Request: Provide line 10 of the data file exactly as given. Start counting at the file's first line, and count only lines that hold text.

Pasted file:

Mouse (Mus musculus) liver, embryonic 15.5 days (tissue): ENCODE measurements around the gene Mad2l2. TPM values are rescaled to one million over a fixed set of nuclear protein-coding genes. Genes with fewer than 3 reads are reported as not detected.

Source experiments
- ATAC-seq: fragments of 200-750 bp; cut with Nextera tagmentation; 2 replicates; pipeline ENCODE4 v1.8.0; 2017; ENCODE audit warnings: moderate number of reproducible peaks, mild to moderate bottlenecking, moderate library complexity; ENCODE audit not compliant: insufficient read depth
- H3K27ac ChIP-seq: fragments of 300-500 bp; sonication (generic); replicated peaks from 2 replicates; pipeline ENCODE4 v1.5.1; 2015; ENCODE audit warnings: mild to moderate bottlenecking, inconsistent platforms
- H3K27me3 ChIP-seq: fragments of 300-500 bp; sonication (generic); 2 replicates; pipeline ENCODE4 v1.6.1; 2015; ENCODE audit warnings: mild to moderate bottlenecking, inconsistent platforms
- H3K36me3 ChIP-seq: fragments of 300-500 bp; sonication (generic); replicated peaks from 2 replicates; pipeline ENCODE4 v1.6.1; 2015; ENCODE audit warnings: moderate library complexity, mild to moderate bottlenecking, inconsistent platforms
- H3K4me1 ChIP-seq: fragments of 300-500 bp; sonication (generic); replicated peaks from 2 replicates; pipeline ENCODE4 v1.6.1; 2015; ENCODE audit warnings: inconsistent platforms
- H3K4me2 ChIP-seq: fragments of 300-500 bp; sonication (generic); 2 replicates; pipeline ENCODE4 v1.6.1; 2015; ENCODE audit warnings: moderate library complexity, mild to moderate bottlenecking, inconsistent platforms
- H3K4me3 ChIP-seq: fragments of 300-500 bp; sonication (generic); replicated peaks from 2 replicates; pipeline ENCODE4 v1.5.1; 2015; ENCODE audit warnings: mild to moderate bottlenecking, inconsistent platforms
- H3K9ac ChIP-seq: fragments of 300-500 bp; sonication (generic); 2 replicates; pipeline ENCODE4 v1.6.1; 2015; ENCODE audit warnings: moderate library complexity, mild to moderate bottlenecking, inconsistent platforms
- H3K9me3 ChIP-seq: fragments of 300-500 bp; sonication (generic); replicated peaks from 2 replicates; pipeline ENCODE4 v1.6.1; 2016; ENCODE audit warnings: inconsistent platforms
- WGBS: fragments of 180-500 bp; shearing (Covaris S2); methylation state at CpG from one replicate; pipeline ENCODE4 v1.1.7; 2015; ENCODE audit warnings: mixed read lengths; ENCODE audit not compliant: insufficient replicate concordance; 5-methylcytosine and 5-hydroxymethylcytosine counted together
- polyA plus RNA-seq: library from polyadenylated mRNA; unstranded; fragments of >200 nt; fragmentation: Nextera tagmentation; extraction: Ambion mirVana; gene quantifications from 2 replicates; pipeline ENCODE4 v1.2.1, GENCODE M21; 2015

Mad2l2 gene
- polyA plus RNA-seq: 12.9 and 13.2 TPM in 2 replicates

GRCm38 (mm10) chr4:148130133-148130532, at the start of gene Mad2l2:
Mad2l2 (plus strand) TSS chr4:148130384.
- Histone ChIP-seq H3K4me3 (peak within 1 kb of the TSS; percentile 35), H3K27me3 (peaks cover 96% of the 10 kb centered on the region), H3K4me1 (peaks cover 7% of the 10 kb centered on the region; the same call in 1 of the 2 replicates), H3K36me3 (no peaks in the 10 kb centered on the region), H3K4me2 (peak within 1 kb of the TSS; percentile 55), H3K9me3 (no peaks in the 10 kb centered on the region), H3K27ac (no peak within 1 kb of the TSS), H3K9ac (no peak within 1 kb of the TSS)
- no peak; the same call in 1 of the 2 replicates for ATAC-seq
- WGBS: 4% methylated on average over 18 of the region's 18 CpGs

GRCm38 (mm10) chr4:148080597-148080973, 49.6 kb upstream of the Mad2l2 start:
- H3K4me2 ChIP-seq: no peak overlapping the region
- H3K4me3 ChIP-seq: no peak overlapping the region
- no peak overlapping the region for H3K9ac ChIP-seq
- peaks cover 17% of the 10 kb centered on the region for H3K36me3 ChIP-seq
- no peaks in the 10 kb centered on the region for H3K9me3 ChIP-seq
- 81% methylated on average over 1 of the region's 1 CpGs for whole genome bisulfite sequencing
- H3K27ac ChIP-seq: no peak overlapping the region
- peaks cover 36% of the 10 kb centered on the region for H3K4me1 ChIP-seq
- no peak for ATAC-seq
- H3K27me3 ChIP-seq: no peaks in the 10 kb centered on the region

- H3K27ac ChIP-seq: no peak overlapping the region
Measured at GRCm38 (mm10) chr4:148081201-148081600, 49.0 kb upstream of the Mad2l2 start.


- H3K9ac ChIP-seq: fragments of 300-500 bp; sonication (generic); 2 replicates; pipeline ENCODE4 v1.6.1; 2015; ENCODE audit warnings: moderate library complexity, mild to moderate bottlenecking, inconsistent platforms